The Volcanology of Venera and VEGA Landing Sites and the Geochemistry of Venus

J. S. Kargel, G. Komatsu, V. R. Baker, R. G. Strom

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Abstract

Magellan images confirm volcanic interpretations of television panoramas and geochemical data obtained by Venera and VEGA landers. Magellan and Venera/VEGA data are consistent with mafic volcanic compositions at all seven landing sites, although such compositions were proven at only three sites. Rock analyses show an unexpectedly high fraction of potassium-rich lavas. If the seven Venera and VEGA samples are approximately representative of the upper crust, just 10 km of the average material distributed globally would contain as much potassium as contained in Earth's continental and oceanic crust. Despite the likelihood that Venus' crust is overwhelmingly mafic, in terms of highly incompatible elements it may represent the differentiated magmatic equivalent of Earth's granitoid continents and of the Moon's anorthositic highlands. Although associated tectonic and petrogenetic aspects of lunar and Venusian crustal genesis were different, crust-forming processes on both objects (and possibly early terrestrial continent formation) may have involved cataclysmic partial melting of large fractions of these planets' mantles. A fairly mafic alkaline character of Venus' crust is attributed to a generally anhydrous, carbonated composition of Venus' mantle, which contrasts with a generally uncarbonated and variably hydrated composition of Earth's mantle. Aside from this important difference, Venus' mantle is geochemically almost identical to Earth's and is distinct from all other planetary objects for which compositional data exist. The compositional similarity of the mantles of Venus and Earth implies that the combined geochemical effects of nebular condensation, planetary accretion, and core formation were not substantially different for these planets.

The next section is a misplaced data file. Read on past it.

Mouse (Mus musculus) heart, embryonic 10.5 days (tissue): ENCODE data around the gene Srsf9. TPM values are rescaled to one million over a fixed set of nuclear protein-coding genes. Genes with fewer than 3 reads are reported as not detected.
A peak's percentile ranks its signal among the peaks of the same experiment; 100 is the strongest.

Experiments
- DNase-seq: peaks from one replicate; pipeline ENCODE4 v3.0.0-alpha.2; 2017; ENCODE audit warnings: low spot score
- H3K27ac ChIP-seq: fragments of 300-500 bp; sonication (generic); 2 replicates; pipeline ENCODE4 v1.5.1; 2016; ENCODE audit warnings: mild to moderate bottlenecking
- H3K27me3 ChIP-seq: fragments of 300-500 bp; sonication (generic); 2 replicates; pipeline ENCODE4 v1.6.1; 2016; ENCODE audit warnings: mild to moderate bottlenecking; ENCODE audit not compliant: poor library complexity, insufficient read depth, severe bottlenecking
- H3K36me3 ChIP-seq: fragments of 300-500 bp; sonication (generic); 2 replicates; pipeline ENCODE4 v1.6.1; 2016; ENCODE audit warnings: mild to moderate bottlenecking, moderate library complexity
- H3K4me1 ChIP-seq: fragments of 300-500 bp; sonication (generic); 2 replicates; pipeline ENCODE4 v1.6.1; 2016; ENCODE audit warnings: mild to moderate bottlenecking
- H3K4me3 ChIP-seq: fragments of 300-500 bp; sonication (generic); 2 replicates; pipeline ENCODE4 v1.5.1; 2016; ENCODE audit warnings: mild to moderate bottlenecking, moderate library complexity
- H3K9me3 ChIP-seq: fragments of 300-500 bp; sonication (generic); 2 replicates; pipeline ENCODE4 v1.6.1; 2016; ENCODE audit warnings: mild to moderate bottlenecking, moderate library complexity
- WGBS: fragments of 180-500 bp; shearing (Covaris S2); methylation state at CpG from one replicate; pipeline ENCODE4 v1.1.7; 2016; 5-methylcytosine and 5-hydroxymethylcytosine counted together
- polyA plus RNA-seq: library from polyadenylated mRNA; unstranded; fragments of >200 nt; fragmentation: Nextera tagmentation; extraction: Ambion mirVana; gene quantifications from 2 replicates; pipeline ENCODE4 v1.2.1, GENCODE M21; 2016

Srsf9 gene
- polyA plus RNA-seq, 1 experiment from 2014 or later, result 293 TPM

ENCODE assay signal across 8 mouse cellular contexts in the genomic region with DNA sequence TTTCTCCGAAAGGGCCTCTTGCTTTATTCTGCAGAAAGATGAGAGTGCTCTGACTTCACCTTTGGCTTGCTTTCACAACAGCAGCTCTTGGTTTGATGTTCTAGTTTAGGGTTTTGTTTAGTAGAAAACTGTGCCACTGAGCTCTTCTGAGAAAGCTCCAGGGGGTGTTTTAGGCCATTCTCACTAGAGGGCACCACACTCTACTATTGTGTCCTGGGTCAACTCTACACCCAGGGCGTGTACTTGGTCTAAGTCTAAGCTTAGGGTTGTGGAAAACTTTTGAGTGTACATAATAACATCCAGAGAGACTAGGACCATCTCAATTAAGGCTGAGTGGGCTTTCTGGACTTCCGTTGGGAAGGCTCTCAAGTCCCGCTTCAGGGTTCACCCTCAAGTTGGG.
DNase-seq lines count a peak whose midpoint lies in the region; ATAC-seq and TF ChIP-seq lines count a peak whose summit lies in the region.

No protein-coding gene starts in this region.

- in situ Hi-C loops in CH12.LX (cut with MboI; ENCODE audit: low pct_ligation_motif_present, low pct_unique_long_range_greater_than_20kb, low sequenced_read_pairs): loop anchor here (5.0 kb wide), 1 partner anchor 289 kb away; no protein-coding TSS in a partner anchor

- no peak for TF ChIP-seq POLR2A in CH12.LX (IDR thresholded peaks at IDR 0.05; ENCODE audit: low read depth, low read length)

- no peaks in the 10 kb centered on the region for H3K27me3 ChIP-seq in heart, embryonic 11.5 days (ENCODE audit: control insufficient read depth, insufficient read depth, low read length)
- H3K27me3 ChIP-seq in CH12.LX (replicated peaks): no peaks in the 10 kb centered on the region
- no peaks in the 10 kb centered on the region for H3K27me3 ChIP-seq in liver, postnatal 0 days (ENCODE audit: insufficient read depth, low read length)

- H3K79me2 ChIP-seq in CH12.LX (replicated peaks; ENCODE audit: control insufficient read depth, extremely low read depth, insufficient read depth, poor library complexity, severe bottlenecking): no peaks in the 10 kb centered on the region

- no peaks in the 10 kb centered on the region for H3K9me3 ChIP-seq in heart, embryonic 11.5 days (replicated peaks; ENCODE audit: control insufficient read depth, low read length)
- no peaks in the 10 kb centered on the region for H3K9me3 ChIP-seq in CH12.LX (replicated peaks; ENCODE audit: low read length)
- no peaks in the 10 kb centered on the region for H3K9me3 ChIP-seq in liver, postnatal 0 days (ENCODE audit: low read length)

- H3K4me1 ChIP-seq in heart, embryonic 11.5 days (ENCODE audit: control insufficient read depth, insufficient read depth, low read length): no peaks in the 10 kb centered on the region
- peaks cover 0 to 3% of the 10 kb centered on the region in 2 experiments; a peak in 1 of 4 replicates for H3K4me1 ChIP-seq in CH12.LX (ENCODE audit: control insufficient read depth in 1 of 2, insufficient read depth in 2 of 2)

Original languageEnglish (US)
Pages (from-to)253-275
Number of pages23
JournalIcarus
Volume103
Issue number2
DOIs
StatePublished - Jan 1 1993

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ASJC Scopus subject areas

  • Astronomy and Astrophysics
  • Space and Planetary Science

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